GM had been pushing hard for the health care trust known as a Voluntary Employees Beneficiary Association, or VEBA so it could move $51 billion in unfunded retiree health costs off its books. GM has nearly 339,000 retirees and surviving spouses. (link)

GM’s issues aside, the mistake people make with insurance is assuming that things will get better and/or cheaper if everyone has it. My aggravation with insurance is that it blinds the buyer to the true cost. For instance, you aren’t likely to you buy food, a car, or a house without knowing the price. But we scream about insurance premiums, deductibles, etc., without knowing what our health care really costs.

Maybe the insurance companies are cheating us, but how can we know that if we don’t understand the real cost of health care? One of the more recent issues of interest is the rising cost of prescription drugs. What if we didn’t request the drugs we see advertised on television and choose a generic version instead? Do you think that would make a difference?

There’s one caveat to my argument that requires acknowledgment. In the case of catastrophic events, like cancer or car accidents, insurance helps balance the risk of life. You can’t exactly weigh your cost options for emergency extrication from a smashed car or chemotherapy and radiation.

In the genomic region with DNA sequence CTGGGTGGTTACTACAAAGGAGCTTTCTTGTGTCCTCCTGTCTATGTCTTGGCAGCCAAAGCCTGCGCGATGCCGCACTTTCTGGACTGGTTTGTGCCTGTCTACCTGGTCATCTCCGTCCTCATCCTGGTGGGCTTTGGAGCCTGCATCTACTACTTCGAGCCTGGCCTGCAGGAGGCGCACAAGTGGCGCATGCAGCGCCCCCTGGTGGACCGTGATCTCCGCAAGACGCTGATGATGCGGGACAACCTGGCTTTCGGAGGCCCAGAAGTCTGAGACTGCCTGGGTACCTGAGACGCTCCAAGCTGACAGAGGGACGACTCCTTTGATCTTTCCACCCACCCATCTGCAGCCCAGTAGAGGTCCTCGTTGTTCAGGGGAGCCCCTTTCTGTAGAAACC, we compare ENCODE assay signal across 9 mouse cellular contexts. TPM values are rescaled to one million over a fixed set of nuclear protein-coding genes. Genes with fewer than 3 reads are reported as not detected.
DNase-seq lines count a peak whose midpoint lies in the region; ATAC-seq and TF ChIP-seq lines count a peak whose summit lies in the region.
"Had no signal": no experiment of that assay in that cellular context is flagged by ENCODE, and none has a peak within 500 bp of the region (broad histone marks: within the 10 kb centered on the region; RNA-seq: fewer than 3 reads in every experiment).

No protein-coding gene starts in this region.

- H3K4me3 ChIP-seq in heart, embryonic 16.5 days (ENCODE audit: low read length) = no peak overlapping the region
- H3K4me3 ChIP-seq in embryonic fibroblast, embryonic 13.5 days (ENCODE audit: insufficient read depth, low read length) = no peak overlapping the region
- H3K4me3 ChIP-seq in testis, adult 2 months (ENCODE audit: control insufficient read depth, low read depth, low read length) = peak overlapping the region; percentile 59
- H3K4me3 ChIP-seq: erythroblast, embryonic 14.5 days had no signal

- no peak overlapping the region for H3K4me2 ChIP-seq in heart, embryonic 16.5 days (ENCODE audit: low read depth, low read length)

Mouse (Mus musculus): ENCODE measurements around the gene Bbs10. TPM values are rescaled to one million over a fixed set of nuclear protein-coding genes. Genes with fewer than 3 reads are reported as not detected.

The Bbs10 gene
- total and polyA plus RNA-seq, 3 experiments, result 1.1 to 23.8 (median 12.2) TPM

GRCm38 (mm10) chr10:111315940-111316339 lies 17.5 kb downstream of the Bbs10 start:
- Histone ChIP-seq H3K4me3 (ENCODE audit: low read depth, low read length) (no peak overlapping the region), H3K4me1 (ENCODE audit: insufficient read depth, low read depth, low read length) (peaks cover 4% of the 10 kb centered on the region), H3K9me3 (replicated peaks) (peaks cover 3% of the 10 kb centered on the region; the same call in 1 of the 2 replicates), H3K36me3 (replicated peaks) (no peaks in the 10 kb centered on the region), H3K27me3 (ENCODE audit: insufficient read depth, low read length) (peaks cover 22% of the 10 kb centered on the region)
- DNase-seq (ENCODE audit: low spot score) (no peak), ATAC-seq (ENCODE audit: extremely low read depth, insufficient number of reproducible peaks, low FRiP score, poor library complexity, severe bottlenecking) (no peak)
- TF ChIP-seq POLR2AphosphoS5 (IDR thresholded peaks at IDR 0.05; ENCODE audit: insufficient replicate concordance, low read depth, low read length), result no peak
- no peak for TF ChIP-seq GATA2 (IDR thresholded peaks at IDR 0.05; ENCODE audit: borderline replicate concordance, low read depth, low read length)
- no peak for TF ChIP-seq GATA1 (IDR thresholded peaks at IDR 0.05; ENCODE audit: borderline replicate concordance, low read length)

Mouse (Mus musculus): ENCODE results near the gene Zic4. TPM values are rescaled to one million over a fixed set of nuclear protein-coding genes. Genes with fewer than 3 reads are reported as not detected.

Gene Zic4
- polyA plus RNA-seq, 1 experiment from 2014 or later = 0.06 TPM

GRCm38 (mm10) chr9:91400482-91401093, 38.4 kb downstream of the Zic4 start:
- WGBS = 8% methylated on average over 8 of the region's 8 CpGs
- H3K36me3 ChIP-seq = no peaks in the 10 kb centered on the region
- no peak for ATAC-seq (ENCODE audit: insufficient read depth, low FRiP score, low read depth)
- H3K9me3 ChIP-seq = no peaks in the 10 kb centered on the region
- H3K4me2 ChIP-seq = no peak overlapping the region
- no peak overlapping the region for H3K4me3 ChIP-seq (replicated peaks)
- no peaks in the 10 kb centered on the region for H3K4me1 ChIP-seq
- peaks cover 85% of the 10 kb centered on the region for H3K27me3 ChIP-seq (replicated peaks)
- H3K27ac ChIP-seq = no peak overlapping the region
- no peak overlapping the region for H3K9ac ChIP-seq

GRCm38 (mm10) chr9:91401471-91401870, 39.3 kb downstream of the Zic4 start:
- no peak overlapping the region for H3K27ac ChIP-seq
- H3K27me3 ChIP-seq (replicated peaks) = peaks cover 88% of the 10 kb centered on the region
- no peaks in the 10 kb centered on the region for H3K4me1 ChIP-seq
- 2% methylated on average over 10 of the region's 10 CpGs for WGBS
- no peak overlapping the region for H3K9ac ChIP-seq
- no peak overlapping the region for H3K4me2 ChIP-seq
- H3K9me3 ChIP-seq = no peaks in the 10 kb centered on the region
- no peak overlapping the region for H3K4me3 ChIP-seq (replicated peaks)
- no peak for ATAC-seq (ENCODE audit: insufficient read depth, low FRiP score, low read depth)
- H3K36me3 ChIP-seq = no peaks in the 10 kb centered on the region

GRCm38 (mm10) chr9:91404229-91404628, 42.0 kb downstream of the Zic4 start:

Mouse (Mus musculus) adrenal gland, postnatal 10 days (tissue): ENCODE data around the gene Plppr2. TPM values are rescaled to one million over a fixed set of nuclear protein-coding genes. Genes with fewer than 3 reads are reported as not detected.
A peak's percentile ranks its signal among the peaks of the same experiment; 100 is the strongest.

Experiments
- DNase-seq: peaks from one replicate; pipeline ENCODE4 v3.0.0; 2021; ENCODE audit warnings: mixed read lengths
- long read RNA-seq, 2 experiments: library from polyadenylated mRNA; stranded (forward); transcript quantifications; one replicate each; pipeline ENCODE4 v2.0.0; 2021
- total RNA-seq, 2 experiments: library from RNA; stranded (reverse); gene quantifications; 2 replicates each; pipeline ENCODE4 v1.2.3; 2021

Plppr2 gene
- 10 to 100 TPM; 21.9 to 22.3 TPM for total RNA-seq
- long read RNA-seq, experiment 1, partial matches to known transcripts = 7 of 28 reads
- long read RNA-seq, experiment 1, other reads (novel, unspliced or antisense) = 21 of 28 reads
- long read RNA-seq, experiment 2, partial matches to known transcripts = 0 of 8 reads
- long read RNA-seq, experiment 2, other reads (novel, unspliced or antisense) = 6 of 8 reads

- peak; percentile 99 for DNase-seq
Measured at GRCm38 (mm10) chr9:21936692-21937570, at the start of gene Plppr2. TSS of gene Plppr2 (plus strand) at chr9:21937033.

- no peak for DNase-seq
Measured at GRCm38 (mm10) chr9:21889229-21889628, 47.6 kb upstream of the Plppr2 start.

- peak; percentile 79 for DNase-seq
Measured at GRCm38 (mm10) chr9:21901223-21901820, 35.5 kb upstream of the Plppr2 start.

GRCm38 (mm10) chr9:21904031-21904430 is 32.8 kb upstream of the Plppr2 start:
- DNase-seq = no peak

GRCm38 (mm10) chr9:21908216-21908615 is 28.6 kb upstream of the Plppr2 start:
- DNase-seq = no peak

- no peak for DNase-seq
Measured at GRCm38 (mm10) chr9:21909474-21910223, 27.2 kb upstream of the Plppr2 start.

As I’ve thought through this issue, I go back and forth (which isn’t a good way to make one’s case). I don’t necessarily have answers to any of the questions I posed earlier. However, the one thing that holds true is the reality that too few people know the real cost of their health care. We lack knowledge when it comes to health care. Perhaps I’m wrong. If so, do you actually know how much your doctor charges (not your co-pay) for an office visit? Next time, ask. You might be surprised. I suspect asking questions is the first step to figuring out the value of insurance and its impact on health care.


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July 2019